Examples of titanium-silicalites which can be used for the purposes of the present invention can be selected from titanium-silicalites with an MFI structure described in the U.S. Pat. No. 4,410,501, or the same titanium-silicalites modified with trivalent metals such as, for example, aluminum, iron, boron or gallium The latter are described in European patents 226,257, 226,258 and 266,825.

Titanium-silicalites with an MEL or intermediate MFI/MEL structure described in Belgian patent 1,001,038, can also be used.

The preferred catalyst according to the present invention is titanium-silicalite having the formula:

xTiO2*(1−x) SiO2

wherein x represents a number between 0.0001 and 0.04.

The above titanium silicalites can be prepared according to the method described in the U.S. Pat. No. 4,410,501 in which their structural characteristics are also specified.

The quantity of catalyst used as well as the reaction conditions are selected in relation to the substrate to be oxidated.

In particular, the epoxidation of olefins can be carried out as described in the patent EP-100,119. The use of a hydro-alcoholic solution of hydrogen peroxide obtained with the process of the present invention advantageously allows in the epoxidation of olefins an improvement in the selectivity, at the same time simplifying the process operations owing to the substantial absence of acidity and/or salts which, in high concentrations, interfere with epoxidation reactions. In fact, a solution of hydrogen peroxide is obtained with only traces of acidity (pH about 4-6, higher than that of commercial hydrogen peroxide) and without stabilizers.

In the case of an ammoxymation process, (cyclohexanoneoxime from cyclohexanone, H2O2, ammonia), the use of a methanol solution of hydrogen peroxide, instead of terbutanol (TBA), allows a simplification in the separation section of cyclohexanoneoxime and recycling of the solvent (methanol) as, unlike TBA, it does not form an azeotropic mixture with water.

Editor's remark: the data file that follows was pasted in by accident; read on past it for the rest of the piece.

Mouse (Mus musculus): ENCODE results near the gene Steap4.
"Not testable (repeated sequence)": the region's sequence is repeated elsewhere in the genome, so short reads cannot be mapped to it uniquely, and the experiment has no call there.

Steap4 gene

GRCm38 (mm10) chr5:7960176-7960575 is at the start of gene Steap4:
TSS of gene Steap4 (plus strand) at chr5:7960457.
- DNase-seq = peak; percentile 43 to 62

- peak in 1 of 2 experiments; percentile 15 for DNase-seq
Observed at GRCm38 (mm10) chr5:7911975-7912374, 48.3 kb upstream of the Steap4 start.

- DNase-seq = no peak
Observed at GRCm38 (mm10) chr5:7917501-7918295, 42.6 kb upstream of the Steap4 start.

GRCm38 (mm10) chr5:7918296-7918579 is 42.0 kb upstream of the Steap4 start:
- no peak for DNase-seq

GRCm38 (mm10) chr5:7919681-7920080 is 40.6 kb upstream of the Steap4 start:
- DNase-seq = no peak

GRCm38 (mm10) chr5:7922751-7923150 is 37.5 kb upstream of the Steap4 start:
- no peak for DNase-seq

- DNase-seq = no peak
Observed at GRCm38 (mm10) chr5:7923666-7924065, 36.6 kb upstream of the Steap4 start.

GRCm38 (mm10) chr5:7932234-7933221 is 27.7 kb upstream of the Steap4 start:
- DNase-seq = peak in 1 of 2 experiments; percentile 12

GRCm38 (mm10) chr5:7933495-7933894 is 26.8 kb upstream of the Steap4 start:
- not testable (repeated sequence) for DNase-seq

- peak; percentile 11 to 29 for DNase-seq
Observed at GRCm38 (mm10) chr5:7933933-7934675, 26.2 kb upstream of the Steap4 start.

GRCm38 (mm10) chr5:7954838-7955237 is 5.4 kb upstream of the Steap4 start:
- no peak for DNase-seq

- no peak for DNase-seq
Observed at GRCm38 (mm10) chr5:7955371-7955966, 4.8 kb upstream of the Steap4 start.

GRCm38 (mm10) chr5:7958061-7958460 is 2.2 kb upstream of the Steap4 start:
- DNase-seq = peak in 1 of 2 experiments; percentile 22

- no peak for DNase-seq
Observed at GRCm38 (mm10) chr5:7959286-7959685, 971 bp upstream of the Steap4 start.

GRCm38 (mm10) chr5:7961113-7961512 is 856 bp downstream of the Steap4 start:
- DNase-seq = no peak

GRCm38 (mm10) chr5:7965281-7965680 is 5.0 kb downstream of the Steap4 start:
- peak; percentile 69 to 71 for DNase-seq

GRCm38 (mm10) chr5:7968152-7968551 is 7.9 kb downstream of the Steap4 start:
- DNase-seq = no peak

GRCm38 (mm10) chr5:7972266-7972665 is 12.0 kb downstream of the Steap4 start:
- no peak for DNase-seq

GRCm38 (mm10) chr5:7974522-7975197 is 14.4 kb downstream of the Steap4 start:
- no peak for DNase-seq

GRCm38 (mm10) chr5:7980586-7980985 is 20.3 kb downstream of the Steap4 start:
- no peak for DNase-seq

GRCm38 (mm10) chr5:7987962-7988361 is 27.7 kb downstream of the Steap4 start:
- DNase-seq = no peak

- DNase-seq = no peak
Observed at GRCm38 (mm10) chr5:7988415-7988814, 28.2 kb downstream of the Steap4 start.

The following examples, whose purpose is to describe the present invention in better detail, should in no way be interpreted as limiting the scope of the invention itself.

EXAMPLE 1 Functionalization of Carbon

20 g of activated maritime pinewood carbon in powder form (CECA) are charged into a 1 litre glass flask containing 600 ml of an aqueous solution of HCl at 5% by weight. The stirred suspension is brought to 80° C. and maintained at this temperature for 2.5 hours. After cooling to room temperature (20-25° C.), the suspension is filtered and the carbon recovered is washed with distilled water until elimination of the chlorides and dried in an oven at 120° C. for 2 hours.

The activated carbon is charged into a 250 ml glass flask and 40 ml of H2SO4 at 96% are slowly added (in about 2-3 minutes) . The carbon-acid mixture is homogenized and then heated in an oil bath to 120° C. for 8 hours. At the end of the reaction, it is cooled to room temperature and the activated carbon thus treated is slowly poured into a 1 litre glass containing 500 ml of distilled water. The carbon is then recovered by filtration and washed with distilled water until neutrality of the washing water.

The activated carbon thus treated is suspended in 150 ml of an aqueous solution of H2O2 (3.5% by weight) and the resulting suspension is maintained, under stirring, at 70° C. for 2 hours. It is then filtered and washed until the disappearance of H2O2 in the washing water. The sulfonated activated carbon is recovered and dried in an oven at 120° C. for 2 hours.

Characterization by means of X-ray induced photoelectron spectroscopy (XPS) shows the presence of a peak relating to the signal C—SO3H (FIG. 1)

The results expressed in atomic % from XPS analysis are indicated in table 1.